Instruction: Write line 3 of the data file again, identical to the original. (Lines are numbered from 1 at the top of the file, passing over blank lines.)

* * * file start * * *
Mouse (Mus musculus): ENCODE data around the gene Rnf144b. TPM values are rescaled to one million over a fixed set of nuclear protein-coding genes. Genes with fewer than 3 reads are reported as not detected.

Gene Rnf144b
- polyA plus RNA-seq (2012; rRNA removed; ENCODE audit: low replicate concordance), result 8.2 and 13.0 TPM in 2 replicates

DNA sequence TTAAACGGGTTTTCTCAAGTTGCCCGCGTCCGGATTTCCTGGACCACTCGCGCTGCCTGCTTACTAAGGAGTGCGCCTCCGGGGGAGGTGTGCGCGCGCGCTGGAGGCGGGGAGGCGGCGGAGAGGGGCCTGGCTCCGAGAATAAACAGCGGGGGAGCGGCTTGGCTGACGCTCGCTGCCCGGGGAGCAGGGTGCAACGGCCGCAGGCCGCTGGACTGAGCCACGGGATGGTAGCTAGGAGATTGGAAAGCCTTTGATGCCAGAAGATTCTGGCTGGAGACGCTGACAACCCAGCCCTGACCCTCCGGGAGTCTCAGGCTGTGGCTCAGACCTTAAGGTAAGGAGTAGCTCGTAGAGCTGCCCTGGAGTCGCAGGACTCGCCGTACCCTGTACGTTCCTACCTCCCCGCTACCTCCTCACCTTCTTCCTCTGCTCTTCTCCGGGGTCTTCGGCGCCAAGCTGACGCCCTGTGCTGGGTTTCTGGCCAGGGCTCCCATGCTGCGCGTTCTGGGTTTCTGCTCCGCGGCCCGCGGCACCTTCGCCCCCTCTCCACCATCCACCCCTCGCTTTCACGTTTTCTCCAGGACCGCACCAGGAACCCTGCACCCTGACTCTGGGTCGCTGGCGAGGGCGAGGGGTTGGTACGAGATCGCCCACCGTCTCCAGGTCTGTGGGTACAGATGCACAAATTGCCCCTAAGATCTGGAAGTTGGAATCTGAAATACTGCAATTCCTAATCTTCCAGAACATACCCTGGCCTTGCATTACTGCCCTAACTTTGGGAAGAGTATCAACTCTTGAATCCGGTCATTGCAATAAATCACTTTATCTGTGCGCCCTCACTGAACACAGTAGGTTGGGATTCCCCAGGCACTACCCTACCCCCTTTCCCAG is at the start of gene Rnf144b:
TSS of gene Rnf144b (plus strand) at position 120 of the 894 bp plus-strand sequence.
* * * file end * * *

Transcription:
- polyA plus RNA-seq (2012; rRNA removed; ENCODE audit: low replicate concordance), result 8.2 and 13.0 TPM in 2 replicates